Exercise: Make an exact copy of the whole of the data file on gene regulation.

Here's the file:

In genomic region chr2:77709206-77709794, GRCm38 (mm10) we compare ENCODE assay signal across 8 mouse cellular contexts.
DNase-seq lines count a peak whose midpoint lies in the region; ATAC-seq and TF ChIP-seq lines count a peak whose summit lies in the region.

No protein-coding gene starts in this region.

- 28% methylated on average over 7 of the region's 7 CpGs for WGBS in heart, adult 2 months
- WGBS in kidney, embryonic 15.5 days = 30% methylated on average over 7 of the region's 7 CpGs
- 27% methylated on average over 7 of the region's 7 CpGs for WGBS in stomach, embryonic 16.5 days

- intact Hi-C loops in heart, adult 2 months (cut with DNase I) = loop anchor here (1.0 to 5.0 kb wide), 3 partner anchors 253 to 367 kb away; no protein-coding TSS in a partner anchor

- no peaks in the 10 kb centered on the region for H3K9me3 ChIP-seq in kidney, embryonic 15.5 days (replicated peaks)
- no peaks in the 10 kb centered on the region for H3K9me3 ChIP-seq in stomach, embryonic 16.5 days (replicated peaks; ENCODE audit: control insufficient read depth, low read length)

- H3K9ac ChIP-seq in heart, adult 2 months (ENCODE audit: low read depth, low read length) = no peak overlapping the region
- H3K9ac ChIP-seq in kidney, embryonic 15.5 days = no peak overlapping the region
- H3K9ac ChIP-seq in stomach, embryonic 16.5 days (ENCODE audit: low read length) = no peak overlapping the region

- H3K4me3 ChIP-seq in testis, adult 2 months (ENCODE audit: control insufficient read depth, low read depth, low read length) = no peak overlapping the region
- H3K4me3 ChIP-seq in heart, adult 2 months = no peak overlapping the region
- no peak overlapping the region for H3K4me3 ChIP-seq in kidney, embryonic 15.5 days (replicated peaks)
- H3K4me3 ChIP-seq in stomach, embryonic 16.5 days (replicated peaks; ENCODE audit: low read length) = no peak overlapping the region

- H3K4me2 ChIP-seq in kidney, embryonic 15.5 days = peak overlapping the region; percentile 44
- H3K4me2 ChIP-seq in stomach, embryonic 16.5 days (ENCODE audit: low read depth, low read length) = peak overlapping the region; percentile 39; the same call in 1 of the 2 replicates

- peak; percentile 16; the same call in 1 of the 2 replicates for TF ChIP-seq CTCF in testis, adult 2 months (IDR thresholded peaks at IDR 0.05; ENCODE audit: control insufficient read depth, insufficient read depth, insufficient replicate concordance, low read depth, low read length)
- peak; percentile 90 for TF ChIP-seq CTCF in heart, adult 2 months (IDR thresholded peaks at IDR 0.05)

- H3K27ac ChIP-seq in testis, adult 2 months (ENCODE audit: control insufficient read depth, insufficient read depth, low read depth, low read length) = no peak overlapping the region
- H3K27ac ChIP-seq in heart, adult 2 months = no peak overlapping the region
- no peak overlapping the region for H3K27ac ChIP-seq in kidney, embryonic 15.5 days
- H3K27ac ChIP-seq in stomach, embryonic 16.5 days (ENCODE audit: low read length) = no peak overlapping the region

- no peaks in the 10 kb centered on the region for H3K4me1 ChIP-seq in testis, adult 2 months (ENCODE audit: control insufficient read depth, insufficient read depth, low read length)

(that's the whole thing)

In genomic region chr2:77709206-77709794, GRCm38 (mm10) we compare ENCODE assay signal across 8 mouse cellular contexts.
DNase-seq lines count a peak whose midpoint lies in the region; ATAC-seq and TF ChIP-seq lines count a peak whose summit lies in the region.

No protein-coding gene starts in this region.

- 28% methylated on average over 7 of the region's 7 CpGs for WGBS in heart, adult 2 months
- WGBS in kidney, embryonic 15.5 days = 30% methylated on average over 7 of the region's 7 CpGs
- 27% methylated on average over 7 of the region's 7 CpGs for WGBS in stomach, embryonic 16.5 days

- intact Hi-C loops in heart, adult 2 months (cut with DNase I) = loop anchor here (1.0 to 5.0 kb wide), 3 partner anchors 253 to 367 kb away; no protein-coding TSS in a partner anchor

- no peaks in the 10 kb centered on the region for H3K9me3 ChIP-seq in kidney, embryonic 15.5 days (replicated peaks)
- no peaks in the 10 kb centered on the region for H3K9me3 ChIP-seq in stomach, embryonic 16.5 days (replicated peaks; ENCODE audit: control insufficient read depth, low read length)

- H3K9ac ChIP-seq in heart, adult 2 months (ENCODE audit: low read depth, low read length) = no peak overlapping the region
- H3K9ac ChIP-seq in kidney, embryonic 15.5 days = no peak overlapping the region
- H3K9ac ChIP-seq in stomach, embryonic 16.5 days (ENCODE audit: low read length) = no peak overlapping the region

- H3K4me3 ChIP-seq in testis, adult 2 months (ENCODE audit: control insufficient read depth, low read depth, low read length) = no peak overlapping the region
- H3K4me3 ChIP-seq in heart, adult 2 months = no peak overlapping the region
- no peak overlapping the region for H3K4me3 ChIP-seq in kidney, embryonic 15.5 days (replicated peaks)
- H3K4me3 ChIP-seq in stomach, embryonic 16.5 days (replicated peaks; ENCODE audit: low read length) = no peak overlapping the region

- H3K4me2 ChIP-seq in kidney, embryonic 15.5 days = peak overlapping the region; percentile 44
- H3K4me2 ChIP-seq in stomach, embryonic 16.5 days (ENCODE audit: low read depth, low read length) = peak overlapping the region; percentile 39; the same call in 1 of the 2 replicates

- peak; percentile 16; the same call in 1 of the 2 replicates for TF ChIP-seq CTCF in testis, adult 2 months (IDR thresholded peaks at IDR 0.05; ENCODE audit: control insufficient read depth, insufficient read depth, insufficient replicate concordance, low read depth, low read length)
- peak; percentile 90 for TF ChIP-seq CTCF in heart, adult 2 months (IDR thresholded peaks at IDR 0.05)

- H3K27ac ChIP-seq in testis, adult 2 months (ENCODE audit: control insufficient read depth, insufficient read depth, low read depth, low read length) = no peak overlapping the region
- H3K27ac ChIP-seq in heart, adult 2 months = no peak overlapping the region
- no peak overlapping the region for H3K27ac ChIP-seq in kidney, embryonic 15.5 days
- H3K27ac ChIP-seq in stomach, embryonic 16.5 days (ENCODE audit: low read length) = no peak overlapping the region

- no peaks in the 10 kb centered on the region for H3K4me1 ChIP-seq in testis, adult 2 months (ENCODE audit: control insufficient read depth, insufficient read depth, low read length)